Time was when most life insurers had no underwriting policy regarding an applicant’s use of marijuana. But that’s no longer the case.
According to a survey by Munich American Reassurance, 29 percent of life insurers with an underwriting policy in place classify marijuana users as non-smokers. The survey is based on on-site interviews of nearly 150 underwriters. They were attending the April annual meeting of the Association of Home Office Underwriters in Washington, D.C.
Of the life carriers represented in the survey, just one in five have no official underwriting policy in place for marijuana users, according to the Atlanta business unit of Munich Re.
However, 42 percent of those companies’ representatives said they expect their employers will have a policy in place within 12 to 36 months.
In addition, 29 percent said they believe it will take less than 12 months to develop such a policy, although 26 percent feel it will take more than 36 months.
In terms of views on assessing marijuana users, 36 percent of the underwriters said they believe marijuana users are non-smokers despite growing concerns around respiratory issues.
In general, a non-smoker classification results in lower life insurance rates than a smoker classification, though other underwriting factors impact the final cost to the customer too. Up until a few years ago, among carriers that wrote insurance on marijuana users, the rating of choice was often smoker, so the Munich American poll indicates new thinking and approaches are underway.
The poll also found that 43 percent of the underwriters said they believe frequency of use is the most important factor for underwriting marijuana users, Munich American said. That’s followed by the individual's medical history (37 percent), age (14 percent), and current state of health (6 percent).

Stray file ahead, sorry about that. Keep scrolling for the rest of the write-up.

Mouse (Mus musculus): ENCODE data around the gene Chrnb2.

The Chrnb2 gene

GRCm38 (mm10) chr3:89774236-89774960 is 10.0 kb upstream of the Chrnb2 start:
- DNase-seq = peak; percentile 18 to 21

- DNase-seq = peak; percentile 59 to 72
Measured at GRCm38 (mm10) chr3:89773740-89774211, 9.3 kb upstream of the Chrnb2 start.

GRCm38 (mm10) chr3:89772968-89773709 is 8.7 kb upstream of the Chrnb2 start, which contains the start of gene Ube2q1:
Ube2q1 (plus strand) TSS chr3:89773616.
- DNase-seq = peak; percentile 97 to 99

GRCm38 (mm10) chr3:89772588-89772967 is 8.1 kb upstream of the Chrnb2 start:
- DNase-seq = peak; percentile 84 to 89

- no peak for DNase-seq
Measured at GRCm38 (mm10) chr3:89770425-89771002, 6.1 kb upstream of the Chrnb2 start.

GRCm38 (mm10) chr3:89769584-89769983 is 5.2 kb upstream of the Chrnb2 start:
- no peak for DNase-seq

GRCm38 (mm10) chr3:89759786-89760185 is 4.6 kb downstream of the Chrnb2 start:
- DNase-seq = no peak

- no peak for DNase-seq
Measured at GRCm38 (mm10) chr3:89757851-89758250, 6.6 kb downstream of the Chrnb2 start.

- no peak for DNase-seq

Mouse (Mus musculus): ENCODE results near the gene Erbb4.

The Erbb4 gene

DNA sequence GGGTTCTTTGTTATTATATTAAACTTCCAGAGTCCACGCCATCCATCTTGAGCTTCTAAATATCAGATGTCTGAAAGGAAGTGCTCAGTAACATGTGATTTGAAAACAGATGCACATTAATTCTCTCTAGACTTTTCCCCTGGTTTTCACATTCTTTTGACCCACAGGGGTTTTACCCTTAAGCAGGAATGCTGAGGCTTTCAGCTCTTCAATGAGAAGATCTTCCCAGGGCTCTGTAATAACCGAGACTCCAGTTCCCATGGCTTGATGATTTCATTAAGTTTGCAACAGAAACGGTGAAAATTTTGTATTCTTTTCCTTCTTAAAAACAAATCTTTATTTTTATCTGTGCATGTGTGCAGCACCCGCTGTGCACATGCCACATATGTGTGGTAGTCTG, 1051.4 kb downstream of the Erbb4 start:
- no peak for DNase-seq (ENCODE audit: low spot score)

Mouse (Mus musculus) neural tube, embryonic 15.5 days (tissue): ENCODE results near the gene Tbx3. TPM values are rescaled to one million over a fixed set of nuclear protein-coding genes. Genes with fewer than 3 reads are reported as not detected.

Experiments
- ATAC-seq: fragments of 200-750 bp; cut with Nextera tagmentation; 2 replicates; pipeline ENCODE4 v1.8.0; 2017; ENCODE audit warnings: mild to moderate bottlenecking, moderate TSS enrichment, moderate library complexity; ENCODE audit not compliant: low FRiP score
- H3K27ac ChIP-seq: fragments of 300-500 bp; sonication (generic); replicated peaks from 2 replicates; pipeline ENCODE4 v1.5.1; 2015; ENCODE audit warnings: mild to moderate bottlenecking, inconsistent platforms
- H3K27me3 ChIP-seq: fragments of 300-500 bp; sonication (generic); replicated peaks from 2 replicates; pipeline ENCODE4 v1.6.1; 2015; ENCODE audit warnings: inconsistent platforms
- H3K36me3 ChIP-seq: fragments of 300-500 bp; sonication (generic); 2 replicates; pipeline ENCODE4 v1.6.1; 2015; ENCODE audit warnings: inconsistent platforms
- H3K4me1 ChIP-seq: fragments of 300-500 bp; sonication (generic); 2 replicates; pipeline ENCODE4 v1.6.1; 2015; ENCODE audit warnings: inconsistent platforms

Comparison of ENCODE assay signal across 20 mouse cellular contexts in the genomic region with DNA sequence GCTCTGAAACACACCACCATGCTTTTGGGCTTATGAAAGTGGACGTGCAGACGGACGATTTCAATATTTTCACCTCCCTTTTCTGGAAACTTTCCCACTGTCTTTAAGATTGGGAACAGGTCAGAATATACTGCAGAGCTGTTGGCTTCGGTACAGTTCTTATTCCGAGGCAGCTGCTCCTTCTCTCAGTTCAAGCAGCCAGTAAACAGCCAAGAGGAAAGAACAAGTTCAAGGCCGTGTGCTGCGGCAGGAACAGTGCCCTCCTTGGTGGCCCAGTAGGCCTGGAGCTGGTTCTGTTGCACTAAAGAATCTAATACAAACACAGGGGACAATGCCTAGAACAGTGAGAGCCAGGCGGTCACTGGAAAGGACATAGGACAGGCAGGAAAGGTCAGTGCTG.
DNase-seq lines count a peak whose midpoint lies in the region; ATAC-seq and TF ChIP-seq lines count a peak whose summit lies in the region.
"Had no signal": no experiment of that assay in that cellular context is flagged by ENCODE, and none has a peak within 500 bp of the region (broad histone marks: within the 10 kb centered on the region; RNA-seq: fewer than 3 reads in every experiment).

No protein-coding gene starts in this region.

"Despite a legalization movement across the country, scientific studies on the long term effects of marijuana use are mixed," Bill Moore said in a press release. He is vice president of underwriting and medical at Munich American.
"As a result, the life insurance industry is left with more questions than answers, making it crucial for companies to manage risk appropriately."
The life insurance industry’s historical approach to marijuana use has been to err on the side of caution, he added. That was due to the “uncertainty surrounding the drug."
Many life insurers in the past would classify casual marijuana users as smokers. A smoker classification will increase, often substantially, the premium the customer pays if approved for coverage, as compared with a non-smoker classification. Among concerns cited was the drug’s impact on the nervous system and other health factors as well as marijuana’s long-standing status as an illegal drug.
Some carriers denied (and still deny) coverage altogether to frequent marijuana users.
However, in 2012, Colorado and Oregon legalized marijuana, later followed by Alaska and Washington. Several other states now permit marijuana use for medicinal purposes. With the changing tide have come changing approaches to underwriting marijuana use by life insurance applicants.
A “significant number” of carriers no longer jump to classify marijuana users as smokers, said Moore in releasing the survey findings. “Instead, they are placing a strong emphasis on frequency of use and medical history to determine rates."
InsuranceNewsNet Editor-at-Large Linda Koco, MBA, specializes in life insurance, annuities and income planning. Linda can be reached at email@example.com.
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